Is there a way to manually get the updates and install them?
It is possible to download those parts of the database provided by Cisco/ClamAV. However, they only contain a fraction of the number of macOS-related signatures available to ClamXAV users. In order to obtain those additional signatures, the user will have to have a subscription.
 


Here's some more info from ClamAV (not ClamXAV):
ClamXAV unique signatures are completely managed by the ClamXAV signature team. They obtain malware samples from three sources, the primary being VirusTotal. Second most used source is from users who either submit them via the webpage provided or using a diagnostic tool which uploads suspected malware files for examination. Lastly, the developers of ClamXAV, Malwarebytes for Mac and DetectX actually collaborate occasionally on newly discovered variants, sharing both samples and analysis among themselves and a select number of Mac malware security specialists.
 


Computational load and cost structure aside, does anyone have any data that says one anti-virus/anti-malware is better than another in detecting macOS viruses and malware?
 


I installed ClamXAV yesterday, to see how the new version worked. I turned off scanning on several of my attached volumes. This morning I powered up, only to find ClamXAV eating up a significant amount of my processor, scanning the very volumes I told it to ignore.

I uninstalled it, and returned to my favorite of several years now: BitDefender. It has a top detection rate, and remains the lightest on system resources, at least as near as I can tell.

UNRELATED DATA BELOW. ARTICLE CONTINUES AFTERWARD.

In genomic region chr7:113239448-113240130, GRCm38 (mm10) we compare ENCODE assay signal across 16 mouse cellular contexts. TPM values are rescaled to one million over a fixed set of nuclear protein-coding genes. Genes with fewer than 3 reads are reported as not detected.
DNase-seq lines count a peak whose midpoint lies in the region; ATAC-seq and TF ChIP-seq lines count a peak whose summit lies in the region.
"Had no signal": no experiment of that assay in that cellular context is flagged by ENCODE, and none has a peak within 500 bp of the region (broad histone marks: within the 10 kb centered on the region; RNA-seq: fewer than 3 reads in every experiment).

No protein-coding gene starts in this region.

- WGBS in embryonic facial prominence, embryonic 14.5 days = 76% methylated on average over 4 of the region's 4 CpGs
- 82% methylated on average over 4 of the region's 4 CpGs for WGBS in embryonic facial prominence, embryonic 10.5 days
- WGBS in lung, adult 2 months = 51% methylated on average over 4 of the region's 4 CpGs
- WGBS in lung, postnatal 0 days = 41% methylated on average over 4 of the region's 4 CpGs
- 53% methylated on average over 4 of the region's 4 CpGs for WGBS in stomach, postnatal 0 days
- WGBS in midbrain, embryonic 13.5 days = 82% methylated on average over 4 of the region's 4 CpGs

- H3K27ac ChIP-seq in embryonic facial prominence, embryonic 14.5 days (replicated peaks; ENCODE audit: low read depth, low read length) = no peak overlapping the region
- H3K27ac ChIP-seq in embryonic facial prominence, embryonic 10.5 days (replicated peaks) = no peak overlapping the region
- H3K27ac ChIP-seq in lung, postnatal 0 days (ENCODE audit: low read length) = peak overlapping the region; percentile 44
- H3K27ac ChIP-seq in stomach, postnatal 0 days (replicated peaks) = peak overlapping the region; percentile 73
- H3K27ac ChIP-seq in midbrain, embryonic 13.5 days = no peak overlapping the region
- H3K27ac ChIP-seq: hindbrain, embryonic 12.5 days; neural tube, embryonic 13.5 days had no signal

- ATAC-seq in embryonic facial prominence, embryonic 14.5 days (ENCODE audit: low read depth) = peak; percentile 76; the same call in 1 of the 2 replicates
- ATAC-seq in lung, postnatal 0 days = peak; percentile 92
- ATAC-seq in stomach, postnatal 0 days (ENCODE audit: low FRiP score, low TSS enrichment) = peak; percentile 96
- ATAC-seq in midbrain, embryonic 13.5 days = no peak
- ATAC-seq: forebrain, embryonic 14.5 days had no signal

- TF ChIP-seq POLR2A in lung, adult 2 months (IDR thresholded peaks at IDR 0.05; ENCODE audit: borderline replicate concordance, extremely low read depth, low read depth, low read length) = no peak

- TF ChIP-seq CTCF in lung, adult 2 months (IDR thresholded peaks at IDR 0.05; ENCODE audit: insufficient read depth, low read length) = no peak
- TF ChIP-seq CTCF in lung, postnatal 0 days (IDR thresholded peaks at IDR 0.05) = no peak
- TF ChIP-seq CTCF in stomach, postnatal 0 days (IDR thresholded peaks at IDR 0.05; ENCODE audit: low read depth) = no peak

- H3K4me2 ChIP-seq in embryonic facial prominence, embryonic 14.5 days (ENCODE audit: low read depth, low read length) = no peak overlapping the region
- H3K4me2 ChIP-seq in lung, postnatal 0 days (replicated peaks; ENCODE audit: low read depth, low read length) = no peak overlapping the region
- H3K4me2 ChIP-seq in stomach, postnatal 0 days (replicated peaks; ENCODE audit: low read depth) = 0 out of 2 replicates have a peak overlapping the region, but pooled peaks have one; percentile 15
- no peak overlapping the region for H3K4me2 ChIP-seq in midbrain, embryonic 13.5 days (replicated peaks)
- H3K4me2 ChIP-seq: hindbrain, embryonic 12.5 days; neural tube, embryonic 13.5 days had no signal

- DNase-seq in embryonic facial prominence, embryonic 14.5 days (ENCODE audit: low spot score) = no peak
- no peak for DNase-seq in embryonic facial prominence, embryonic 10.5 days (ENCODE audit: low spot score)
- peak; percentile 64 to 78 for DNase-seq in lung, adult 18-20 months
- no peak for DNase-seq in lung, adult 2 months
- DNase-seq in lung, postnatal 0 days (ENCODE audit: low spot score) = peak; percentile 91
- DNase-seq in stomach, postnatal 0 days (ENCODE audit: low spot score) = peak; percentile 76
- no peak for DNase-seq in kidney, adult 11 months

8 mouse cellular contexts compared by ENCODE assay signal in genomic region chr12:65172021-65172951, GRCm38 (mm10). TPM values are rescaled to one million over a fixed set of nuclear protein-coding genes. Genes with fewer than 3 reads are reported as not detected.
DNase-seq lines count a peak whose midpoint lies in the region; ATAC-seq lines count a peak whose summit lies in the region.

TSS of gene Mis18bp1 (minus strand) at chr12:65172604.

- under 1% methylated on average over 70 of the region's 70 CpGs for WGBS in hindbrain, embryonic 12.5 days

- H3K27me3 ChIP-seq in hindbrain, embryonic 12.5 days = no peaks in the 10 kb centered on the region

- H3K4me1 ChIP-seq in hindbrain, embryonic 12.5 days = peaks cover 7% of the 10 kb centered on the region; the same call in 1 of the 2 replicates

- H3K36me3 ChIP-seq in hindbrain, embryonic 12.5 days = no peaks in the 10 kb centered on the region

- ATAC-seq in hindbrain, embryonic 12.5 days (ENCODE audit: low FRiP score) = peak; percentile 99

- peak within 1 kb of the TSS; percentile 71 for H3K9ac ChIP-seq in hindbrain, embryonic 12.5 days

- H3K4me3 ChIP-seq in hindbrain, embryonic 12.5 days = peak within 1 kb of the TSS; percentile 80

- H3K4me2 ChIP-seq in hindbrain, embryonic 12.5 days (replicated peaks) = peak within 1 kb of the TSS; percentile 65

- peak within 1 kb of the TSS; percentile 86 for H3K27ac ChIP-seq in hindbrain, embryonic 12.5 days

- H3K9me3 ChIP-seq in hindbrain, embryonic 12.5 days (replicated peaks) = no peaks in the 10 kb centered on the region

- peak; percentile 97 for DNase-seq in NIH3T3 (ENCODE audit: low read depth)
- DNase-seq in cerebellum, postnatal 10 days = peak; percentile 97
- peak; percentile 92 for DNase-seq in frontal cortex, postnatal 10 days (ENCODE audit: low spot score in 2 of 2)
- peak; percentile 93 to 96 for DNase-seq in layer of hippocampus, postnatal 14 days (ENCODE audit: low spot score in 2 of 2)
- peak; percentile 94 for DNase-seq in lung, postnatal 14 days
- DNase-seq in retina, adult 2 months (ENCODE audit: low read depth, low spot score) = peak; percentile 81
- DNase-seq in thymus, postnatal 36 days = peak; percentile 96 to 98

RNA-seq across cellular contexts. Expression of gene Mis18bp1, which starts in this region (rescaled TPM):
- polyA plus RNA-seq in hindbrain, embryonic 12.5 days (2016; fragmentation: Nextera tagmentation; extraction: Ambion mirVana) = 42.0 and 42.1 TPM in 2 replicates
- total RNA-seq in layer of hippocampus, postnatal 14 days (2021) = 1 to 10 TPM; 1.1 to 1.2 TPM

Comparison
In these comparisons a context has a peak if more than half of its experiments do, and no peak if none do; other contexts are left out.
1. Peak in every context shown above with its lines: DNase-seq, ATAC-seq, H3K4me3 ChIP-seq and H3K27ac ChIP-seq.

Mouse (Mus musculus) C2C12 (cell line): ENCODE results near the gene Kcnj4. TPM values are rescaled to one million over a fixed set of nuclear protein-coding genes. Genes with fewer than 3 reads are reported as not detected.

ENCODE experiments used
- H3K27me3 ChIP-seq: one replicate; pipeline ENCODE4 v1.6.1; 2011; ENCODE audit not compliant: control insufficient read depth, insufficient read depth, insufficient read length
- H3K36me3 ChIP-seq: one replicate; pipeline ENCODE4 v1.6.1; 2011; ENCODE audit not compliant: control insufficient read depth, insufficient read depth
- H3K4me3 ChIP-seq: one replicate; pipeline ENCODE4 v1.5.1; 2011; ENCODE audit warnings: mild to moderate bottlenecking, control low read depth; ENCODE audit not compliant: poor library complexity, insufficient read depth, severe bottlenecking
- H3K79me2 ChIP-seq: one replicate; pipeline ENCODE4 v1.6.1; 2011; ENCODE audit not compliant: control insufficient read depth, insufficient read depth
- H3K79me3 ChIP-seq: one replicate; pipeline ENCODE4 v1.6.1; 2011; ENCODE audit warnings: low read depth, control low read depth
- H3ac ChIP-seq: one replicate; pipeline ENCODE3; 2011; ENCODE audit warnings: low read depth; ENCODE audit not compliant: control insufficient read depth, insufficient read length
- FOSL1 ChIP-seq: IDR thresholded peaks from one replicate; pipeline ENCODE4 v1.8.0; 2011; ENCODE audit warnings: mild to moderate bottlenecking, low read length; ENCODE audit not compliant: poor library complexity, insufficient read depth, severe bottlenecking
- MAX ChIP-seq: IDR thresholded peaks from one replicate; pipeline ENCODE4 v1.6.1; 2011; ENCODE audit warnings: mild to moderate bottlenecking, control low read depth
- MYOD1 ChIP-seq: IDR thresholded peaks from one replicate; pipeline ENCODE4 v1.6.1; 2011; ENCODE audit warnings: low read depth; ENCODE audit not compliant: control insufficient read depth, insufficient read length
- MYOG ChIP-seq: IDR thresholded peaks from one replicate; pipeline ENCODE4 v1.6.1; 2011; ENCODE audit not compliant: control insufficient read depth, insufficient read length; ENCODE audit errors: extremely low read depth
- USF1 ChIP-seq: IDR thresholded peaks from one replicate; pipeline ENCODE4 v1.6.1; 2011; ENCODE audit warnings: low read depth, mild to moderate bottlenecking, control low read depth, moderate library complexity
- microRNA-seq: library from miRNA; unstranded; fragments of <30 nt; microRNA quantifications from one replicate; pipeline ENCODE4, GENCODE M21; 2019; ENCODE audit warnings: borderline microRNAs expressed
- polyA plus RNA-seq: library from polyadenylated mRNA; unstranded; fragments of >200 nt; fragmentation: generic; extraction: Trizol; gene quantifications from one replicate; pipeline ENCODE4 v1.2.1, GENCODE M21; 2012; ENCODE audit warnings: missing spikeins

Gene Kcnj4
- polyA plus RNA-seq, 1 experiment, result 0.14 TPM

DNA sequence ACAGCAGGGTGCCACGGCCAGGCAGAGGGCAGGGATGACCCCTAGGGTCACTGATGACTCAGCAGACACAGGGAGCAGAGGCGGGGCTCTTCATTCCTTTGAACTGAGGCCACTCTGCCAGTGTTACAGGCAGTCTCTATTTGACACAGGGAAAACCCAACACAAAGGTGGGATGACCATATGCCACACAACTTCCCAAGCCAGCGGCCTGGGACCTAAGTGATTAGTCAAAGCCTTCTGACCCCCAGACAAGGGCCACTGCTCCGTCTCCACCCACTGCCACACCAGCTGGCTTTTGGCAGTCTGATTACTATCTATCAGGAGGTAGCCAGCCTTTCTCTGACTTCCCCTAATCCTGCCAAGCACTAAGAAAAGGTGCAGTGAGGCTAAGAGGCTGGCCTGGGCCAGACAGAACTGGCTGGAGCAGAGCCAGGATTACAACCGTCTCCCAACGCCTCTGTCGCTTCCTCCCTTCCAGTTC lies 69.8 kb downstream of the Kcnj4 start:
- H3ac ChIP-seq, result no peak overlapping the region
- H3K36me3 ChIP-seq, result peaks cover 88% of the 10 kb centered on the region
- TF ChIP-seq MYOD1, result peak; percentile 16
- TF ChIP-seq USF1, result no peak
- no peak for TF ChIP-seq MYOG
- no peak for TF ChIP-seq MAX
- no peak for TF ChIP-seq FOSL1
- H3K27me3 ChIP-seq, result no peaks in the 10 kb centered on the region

I like Malwarebytes, too, but do they limit their scan to common adware/sleazeware? How else could their scans take a tiny fraction of the time that all the others do? It's minutes vs hours.

I've assumed that ClamXAV's QuickScan, if I understand it right, is an answer to Malwarebytes' speed. For my clients, I usually do a Malwarebytes scan (or multiple scans as needed), then start a comprehensive scan (ClamXAV, but I think it could just as well be another), and leave, with an agreement that they call me when the scan is done.
 



Ric Ford

MacInTouch
Here's some background on Malwarebytes Mac's speed:
PC Magazine said:
Malwarebytes for Mac Premium
Most antivirus programs include the option to scan your entire Mac for malware. Many also offer a quick scan that just looks for active malware and for malware traces in common locations. However, a full scan is counter to the Malwarebytes philosophy. The company's thinking goes like this: If you really have an infection, the quick scan will see that there's a problem and remediate it. All a full scan could find beyond that is static malware that's inert and not doing any immediate harm.

Indeed, a scan of the Apple MacBook Air 13-Inch that I use for testing finished in about 15 seconds. That's darned fast, considering that the average quick scan time for recent products is more than four minutes.

All of the other products I've reviewed recently aim to detect and eliminate Windows-based malware as well as malware focused on the Mac. The idea is that this prevents the Mac from becoming a Typhoid Mary, carrying infection without being affected. Malwarebytes has no interest in malware that can't even run on the Mac, so it ignores Windows malware.